December 17, 1996
You have the following question: Is the city liable when it issues a building permit when the project to which the building permit pertains causes a drainage problem? Apparently, a property owner in the city is experiencing a flooding problem and contends the city is liable because it issued a permit for construction that is the source of the flooding. The answer is clearly no, unless the city itself has done something that interferes with the natural flow of water and causes the flooding.
Your express question arose in Miller v. City of Brentwood, 548 S.W.2d 878 (Tenn. App. 1977). There certain property owners living in a subdivision sued the city for granting building permits for construction on land above the subdivision, claiming that the construction reduced the absorption of the soil and increased water runoff in the subdivision. The Court rejected the property owner's claims on essentially four grounds:
1. No court had been so bold as to hold a local government liable for failure to assure that a building project would not injure its neighbors before issuing a permit for construction. To initiate such a rule, continued the Court, would make it necessary for every municipality to require indemnity bonds from builders in fantastic amounts before issuing permits for construction, in which case the cities would be the liability insurers upon each building constructed with permission of the city.
2. The watershed that drained into the drainage ditch that flooded the subdivision property was not entirely within the city, and construction outside the city contributed to the flooding.
3. The natural flow rule prevails in Tennessee. Under that rule, the lower landowner is the subservient estate and the upper landowner is the dominant estate, and the lower landowner must accept water that naturally flows from the upper to the lower land. It was inappropriate for the city to impair the usefulness of vacant property to protect property upon which construction had already been completed. For the city to do so would have the effect of transferring the subservient status of the subdivision property to that of upper landowners; that is, reversing the order of subservience as recognized by Tennessee law, and of exercising a sort of favoritism in favor of land already improved over land not yet improved.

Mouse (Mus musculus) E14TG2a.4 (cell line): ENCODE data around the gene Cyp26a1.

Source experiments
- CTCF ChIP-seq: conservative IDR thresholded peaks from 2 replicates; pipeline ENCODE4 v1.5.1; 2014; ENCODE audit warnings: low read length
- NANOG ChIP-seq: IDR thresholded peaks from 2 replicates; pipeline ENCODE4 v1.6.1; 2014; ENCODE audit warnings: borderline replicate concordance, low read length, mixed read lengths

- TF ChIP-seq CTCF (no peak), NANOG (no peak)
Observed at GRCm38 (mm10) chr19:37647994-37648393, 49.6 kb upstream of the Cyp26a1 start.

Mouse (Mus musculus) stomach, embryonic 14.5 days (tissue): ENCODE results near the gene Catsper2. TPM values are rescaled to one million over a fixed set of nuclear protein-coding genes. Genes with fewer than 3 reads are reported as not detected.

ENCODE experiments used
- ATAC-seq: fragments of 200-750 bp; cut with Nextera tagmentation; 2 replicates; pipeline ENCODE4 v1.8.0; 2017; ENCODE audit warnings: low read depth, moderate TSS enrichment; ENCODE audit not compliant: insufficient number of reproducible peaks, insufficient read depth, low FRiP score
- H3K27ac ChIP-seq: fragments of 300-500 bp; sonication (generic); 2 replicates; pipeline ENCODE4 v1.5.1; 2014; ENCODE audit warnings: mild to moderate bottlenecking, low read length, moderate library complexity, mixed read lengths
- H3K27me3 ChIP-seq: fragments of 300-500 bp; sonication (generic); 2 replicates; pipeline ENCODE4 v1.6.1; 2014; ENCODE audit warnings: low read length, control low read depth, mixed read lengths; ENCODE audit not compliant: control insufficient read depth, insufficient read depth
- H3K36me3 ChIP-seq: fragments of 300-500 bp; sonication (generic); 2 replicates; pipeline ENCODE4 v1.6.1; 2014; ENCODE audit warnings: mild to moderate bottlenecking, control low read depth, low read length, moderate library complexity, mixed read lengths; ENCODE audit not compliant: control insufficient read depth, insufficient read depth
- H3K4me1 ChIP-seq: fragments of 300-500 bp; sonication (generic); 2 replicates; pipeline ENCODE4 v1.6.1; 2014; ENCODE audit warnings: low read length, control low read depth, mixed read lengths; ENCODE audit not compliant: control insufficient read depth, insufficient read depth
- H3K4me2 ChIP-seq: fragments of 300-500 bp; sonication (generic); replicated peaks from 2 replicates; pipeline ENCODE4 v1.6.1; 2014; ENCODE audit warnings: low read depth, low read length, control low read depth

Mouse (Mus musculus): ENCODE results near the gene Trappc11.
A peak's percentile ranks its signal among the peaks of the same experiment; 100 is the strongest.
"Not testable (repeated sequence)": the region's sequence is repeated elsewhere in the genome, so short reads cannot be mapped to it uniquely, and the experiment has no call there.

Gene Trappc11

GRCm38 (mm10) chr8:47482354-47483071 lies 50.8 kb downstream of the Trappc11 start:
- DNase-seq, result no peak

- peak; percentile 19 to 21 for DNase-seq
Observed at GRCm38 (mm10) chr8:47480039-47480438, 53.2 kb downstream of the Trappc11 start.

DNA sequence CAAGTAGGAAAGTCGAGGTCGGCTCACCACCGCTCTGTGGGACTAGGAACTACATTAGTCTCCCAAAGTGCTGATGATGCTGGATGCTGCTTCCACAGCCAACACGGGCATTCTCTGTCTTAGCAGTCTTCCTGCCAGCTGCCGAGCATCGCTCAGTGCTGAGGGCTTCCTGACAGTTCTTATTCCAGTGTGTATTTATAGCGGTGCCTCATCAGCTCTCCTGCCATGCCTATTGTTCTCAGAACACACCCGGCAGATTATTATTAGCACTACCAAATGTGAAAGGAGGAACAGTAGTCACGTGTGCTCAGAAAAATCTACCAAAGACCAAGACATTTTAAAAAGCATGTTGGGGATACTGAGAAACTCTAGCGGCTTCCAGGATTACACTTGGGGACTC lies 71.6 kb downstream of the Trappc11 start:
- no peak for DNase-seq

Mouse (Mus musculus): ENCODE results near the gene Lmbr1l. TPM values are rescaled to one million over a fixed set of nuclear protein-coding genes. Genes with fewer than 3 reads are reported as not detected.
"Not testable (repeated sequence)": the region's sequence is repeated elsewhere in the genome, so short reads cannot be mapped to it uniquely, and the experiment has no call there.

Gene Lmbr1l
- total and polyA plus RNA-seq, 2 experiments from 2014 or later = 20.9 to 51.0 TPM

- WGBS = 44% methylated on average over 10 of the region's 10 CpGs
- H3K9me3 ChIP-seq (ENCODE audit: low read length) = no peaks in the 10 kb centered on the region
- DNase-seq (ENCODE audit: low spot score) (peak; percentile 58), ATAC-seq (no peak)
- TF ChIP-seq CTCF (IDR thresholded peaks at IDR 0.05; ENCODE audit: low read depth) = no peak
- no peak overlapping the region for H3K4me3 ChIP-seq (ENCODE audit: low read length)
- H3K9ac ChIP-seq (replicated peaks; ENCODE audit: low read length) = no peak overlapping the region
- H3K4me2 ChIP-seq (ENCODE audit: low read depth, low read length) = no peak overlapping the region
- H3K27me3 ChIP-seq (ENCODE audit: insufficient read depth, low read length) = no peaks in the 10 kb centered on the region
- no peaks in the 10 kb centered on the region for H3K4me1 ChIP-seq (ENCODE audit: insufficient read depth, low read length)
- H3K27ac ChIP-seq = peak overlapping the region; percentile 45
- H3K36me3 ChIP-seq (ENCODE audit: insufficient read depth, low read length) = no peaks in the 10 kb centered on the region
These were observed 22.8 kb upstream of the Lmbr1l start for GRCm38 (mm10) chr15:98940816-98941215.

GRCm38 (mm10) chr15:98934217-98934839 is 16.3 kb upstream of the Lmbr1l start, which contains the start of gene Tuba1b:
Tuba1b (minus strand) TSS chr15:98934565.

4. There was no authority to compel a city to construct an artificial drainage sewer.
That did not mean that the subdivision property owners had to accept an unnatural flow of water from the upper landowners. However, their action was against the upper landowners who caused the problem, not the city.
In M. Al-Abdulla v. Riverview, Ltd, Tenn. App., MS., filed Sept. 28, 1994, M. Al-Abdulla and his wife sued the City of Murfreesboro and a developer, alleging that the city was negligent for approving the plan for a subdivision that connected to a piece of property they owned that adjoined their backyard, without providing for the adequate drainage of surface water, and that the developer was liable because it developed the subdivision without providing for adequate surface water drainage. Citing Miller, the Court held that there was no right of action against the city for issuing the permit. [The developer was also held not liable because the M. Abduallas' property was clearly in a floodplain, a fact the M. Abdullas knew when they bought the property.]
The city is liable for the flooding arising from something it has done that interferes with the natural flow of the water when that interference is the source of the flooding. In that respect a city stands in the same situation as any property owner. If the city has done nothing of that kind with respect to the property owner in question, the flooding problem is between him and landowners in the areas who are the actual source of the flooding. [Yates v. Metropolitan Government of Nashville and Davidson County, 451 S.W.2d 437 (Tenn. 1970); Dixon v. Nashville, 203 S.W.2d 178 (Tenn. 1948).]
Sidney D. Hemsley
Senior Law Consultant